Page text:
How Backup Copy Works
Veeam Backup & Replication performs backup copy in the following way:
- [For VM backup copy jobs only] Veeam Backup & Replication connects to Microsoft Hyper-V hosts to gather information about VMs whose restore points you want to copy.
- For backup copying process, Veeam Backup & Replication starts two Veeam Data Movers — source Veeam Data Mover and target Veeam Data Mover. Veeam Data Movers location depends on the backup repository type and data transport path. For more information, see Backup Copy Architecture.
- The first backup copy run always produces a full backup file. Veeam Backup & Replication copies data blocks that are necessary to build a full backup of a machine as of the most recent state.
Veeam Backup & Replication can copy data blocks from one or more backup files in the backup chain in the source backup repository.
- If the backup chain is created in the reverse incremental backup method, Veeam Backup & Replication copies data blocks of the latest full backup.
- If the backup chain is created in the forward or forever forward incremental backup method, Veeam Backup & Replication copies data blocks from the first full backup and a set of incremental backups.
To minimize the amount of traffic going over the network, you can set Veeam Backup & Replication to use WAN accelerator, data compression and deduplication technologies.
- Veeam Backup & Replication transfers copied data to the target backup repository and writes all copied data blocks to the full backup file.
- New backup copy jobs always work in per-machine mode. In per-machine mode, data of every machine in the job is stored to separate backup files in the target backup repository.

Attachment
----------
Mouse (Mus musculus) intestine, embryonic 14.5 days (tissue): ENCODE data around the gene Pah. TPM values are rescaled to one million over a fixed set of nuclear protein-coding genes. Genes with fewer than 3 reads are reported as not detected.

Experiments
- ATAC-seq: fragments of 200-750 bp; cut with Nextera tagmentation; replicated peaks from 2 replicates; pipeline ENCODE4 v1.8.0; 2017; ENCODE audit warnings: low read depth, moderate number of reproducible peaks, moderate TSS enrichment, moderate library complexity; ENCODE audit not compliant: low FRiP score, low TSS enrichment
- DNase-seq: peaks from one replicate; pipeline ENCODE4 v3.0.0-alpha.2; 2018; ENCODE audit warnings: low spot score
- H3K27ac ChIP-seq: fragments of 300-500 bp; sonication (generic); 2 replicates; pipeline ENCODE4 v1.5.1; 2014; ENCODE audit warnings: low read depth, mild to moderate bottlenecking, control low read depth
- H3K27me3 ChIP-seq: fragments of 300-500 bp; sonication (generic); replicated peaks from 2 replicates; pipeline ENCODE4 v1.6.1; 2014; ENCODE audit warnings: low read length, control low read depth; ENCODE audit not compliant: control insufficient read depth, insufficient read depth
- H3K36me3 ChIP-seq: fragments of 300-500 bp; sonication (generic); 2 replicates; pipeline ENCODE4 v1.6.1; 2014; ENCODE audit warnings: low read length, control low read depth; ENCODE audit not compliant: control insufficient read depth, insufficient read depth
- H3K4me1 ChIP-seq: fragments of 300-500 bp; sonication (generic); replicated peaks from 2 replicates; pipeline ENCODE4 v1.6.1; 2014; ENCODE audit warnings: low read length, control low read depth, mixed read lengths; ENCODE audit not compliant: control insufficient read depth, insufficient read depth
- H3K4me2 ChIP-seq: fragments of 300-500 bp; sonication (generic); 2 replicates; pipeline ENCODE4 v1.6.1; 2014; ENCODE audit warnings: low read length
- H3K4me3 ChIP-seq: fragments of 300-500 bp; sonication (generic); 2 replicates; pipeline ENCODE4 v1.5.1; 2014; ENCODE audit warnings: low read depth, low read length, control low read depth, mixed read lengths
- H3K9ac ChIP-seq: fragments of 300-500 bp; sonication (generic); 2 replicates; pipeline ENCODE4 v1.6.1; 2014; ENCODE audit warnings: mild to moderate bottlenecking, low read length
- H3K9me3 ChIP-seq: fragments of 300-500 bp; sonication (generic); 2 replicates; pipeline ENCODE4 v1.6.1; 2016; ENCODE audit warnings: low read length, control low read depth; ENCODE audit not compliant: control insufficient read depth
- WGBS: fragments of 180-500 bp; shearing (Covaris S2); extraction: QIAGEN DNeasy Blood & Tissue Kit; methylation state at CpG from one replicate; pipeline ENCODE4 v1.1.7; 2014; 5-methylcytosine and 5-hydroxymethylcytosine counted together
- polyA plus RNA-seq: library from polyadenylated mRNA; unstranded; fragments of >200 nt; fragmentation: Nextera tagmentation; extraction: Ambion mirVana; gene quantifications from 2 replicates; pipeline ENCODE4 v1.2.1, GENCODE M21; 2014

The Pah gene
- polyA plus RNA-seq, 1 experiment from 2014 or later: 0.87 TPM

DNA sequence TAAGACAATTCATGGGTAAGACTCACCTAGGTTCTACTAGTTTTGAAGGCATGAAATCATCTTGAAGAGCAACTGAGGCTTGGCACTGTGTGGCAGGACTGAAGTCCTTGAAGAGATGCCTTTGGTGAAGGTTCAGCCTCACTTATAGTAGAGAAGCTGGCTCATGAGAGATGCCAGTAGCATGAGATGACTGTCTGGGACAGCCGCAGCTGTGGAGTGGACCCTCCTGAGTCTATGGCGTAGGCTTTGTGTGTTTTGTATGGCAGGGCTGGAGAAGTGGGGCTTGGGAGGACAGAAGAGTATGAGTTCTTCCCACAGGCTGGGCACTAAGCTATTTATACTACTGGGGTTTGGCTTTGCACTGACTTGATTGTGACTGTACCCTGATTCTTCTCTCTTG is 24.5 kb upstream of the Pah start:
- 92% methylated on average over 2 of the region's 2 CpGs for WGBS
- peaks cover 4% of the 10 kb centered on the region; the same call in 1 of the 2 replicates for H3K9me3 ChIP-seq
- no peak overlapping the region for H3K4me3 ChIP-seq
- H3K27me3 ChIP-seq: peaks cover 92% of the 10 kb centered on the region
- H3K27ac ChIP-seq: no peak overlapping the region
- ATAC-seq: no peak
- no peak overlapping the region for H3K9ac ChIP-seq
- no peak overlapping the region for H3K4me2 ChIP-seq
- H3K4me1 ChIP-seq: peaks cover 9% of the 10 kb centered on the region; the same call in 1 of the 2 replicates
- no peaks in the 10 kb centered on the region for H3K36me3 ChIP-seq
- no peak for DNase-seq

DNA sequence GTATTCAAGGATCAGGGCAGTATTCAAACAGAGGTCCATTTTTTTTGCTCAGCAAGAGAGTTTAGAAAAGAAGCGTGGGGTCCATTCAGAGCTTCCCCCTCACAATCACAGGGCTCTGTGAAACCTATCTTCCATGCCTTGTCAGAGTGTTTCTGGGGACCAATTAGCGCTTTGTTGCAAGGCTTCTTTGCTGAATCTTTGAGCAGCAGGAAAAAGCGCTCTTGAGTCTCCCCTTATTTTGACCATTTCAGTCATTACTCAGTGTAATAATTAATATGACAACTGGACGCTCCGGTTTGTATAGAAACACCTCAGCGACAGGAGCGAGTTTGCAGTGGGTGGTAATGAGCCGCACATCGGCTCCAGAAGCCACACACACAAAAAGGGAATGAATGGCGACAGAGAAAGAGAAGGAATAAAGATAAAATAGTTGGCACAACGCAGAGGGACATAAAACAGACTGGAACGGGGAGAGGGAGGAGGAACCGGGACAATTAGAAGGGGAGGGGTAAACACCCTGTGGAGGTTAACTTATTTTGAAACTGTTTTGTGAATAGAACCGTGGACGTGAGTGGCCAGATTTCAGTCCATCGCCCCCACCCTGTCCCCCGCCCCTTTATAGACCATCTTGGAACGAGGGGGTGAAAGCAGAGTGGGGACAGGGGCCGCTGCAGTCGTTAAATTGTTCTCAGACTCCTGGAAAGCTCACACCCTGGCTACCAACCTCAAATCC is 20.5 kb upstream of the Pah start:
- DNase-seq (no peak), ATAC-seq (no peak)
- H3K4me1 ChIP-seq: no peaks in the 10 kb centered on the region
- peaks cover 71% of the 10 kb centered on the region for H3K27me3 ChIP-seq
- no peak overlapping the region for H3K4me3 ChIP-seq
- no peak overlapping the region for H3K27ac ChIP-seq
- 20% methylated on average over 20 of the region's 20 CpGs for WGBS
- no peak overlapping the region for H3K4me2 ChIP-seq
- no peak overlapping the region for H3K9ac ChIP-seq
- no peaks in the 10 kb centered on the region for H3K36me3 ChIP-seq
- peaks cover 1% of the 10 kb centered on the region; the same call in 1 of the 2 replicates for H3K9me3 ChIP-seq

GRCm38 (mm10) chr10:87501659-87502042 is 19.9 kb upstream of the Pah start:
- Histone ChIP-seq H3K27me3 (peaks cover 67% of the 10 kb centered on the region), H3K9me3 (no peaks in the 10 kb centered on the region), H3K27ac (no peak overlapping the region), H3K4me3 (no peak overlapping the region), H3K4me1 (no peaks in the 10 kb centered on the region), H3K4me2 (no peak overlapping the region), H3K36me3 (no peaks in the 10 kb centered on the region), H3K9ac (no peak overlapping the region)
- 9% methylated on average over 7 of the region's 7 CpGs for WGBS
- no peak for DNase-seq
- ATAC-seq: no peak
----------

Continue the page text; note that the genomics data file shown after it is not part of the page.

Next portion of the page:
- Backup copy jobs created in the previous versions of Veeam Backup & Replication continue to create backup files in the specified formats: single-file backups if the Use per-machine backup files option was disabled or per-machine backups with single metadata file if the option was enabled. You can upgrade the backup chain format as described in section Upgrading Backup Chain Formats.
- During every next backup copy run, when a new restore point appears in the source backup repository, Veeam Backup & Replication copies incremental changes from this most recent restore point and transfers them to the target backup repository. Veeam Backup & Replication writes the copied data blocks to the incremental backup file in the target backup repository, that is, Veeam Backup & Replication creates a new restore point in the forever forward incremental backup chain.
To retain the desired number of restore points, Veeam Backup & Replication uses a retention policy. For more information, see Short-Term Retention Policy.
If you want to store some restore points for longer periods (for weeks, months or years) and enable long-term retention policy (GFS retention policy), Veeam Backup & Replication creates a forward incremental backup chain. For more information on GFS retention policy, see Long-Term Retention Policy (GFS).
In some cases, the source backup job and backup copy job may overlap. This situation can occur if the source backup job needs to transform the source backup chain.
If a specific task in the backup copy job locks the source backup chain to read data from it, and the source backup job that needs to write data to this backup chain starts at this moment (for example, for reverse incremental backup), the task in the backup copy job is put on hold. The backup copy job can continue processing other tasks that use other sources (for example, backup files created by other backup jobs). After the source backup job releases the backup chain, the backup copy job resumes processing machines in this backup chain.